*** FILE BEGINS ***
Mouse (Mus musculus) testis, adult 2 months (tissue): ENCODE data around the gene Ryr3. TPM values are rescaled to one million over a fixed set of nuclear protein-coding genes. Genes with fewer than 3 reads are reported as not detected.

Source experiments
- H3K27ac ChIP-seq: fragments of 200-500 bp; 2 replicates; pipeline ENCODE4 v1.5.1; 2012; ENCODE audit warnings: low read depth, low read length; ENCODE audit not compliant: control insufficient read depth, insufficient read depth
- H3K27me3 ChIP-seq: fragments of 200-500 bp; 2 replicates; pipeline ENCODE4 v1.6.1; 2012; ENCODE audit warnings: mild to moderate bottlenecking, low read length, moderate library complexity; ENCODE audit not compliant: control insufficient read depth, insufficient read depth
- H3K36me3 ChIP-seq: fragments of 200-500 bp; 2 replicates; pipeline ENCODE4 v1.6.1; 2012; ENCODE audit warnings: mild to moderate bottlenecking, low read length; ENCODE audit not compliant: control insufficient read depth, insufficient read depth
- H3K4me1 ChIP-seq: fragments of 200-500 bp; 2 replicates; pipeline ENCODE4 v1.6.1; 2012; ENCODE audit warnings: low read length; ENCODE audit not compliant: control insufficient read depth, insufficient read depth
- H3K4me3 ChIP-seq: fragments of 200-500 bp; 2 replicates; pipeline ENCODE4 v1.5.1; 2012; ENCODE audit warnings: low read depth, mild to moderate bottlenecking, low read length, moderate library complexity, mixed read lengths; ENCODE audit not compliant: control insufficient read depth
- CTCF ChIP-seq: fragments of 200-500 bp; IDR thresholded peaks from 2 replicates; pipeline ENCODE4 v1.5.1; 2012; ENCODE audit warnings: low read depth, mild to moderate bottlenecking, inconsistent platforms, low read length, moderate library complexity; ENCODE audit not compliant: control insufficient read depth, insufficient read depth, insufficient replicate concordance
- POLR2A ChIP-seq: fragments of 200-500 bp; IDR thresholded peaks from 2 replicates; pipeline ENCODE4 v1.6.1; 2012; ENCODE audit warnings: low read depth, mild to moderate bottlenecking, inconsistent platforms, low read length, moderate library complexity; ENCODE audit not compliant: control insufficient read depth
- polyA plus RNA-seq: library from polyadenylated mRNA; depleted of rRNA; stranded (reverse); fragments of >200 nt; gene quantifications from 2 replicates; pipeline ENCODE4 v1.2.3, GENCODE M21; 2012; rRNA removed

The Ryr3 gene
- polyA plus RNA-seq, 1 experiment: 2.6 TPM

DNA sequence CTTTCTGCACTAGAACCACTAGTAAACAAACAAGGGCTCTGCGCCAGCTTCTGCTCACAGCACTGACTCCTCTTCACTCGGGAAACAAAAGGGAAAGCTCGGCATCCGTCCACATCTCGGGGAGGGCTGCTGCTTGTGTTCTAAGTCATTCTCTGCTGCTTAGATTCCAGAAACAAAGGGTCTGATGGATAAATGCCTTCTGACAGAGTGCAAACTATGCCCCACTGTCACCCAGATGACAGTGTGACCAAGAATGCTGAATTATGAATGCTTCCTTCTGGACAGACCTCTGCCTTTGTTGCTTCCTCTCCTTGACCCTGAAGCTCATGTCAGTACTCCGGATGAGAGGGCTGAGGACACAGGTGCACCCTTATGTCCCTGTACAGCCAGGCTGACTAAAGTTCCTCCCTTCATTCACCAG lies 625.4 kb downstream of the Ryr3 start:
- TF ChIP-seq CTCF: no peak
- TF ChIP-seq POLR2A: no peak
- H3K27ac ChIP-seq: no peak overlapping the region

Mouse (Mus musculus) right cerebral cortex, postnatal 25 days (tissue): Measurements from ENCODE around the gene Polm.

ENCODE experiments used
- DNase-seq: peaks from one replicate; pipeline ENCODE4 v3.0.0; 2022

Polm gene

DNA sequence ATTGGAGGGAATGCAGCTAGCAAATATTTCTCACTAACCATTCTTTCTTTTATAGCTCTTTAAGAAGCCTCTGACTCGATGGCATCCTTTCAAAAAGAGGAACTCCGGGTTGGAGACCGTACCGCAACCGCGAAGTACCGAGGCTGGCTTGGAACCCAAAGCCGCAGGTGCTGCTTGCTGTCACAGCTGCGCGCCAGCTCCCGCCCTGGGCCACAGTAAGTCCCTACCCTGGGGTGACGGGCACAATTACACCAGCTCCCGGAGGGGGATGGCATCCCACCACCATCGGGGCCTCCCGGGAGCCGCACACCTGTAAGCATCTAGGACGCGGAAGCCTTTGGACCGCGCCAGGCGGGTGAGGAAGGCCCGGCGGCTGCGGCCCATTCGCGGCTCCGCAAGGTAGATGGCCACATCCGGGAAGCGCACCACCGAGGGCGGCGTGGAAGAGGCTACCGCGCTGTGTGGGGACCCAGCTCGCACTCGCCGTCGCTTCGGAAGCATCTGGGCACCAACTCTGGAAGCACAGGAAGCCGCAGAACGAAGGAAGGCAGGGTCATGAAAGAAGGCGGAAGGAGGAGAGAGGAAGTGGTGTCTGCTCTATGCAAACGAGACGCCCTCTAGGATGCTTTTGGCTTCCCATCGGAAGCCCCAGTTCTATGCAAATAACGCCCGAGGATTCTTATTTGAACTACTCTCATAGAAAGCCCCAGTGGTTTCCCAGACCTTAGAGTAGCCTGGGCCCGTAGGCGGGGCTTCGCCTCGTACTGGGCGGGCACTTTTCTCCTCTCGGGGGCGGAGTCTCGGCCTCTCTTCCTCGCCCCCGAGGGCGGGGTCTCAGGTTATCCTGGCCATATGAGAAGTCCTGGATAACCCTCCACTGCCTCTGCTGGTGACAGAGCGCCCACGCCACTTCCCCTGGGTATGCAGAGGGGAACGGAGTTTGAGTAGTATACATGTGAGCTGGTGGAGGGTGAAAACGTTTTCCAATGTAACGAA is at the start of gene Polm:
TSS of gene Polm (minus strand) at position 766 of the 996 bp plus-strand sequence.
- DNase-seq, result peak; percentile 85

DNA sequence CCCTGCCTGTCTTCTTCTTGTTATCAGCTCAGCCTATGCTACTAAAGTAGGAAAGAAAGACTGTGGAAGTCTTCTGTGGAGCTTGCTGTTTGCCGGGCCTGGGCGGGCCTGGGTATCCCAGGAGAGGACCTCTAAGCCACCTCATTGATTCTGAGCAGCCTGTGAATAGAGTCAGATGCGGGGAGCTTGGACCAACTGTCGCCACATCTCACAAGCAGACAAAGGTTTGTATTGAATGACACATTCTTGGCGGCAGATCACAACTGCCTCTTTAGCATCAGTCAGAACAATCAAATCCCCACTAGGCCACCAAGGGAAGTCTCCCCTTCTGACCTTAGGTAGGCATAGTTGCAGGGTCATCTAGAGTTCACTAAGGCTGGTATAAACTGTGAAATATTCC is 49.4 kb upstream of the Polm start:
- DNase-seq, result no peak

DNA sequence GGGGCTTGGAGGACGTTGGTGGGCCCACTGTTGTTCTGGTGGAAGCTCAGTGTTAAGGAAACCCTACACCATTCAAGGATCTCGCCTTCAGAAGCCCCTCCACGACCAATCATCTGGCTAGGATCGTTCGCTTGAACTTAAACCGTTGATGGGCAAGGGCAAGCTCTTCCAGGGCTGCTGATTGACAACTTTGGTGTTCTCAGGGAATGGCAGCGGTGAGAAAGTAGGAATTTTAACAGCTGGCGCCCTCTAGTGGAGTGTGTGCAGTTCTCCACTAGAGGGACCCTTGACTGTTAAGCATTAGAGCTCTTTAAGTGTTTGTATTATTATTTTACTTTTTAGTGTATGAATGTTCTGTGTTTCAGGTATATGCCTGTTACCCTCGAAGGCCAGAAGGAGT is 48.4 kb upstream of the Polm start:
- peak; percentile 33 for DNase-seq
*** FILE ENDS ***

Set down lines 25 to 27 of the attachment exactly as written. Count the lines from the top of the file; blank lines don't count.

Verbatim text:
- DNase-seq, result no peak

DNA sequence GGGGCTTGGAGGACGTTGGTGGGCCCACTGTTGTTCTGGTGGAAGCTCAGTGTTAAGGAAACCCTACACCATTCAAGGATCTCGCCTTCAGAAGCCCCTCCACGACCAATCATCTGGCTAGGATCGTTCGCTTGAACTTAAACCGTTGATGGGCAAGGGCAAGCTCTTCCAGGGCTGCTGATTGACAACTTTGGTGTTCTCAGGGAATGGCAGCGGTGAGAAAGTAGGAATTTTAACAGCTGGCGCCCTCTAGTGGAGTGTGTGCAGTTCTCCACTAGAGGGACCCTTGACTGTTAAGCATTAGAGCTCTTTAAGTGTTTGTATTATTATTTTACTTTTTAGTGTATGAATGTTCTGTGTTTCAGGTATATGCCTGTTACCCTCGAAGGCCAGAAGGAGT is 48.4 kb upstream of the Polm start:
- peak; percentile 33 for DNase-seq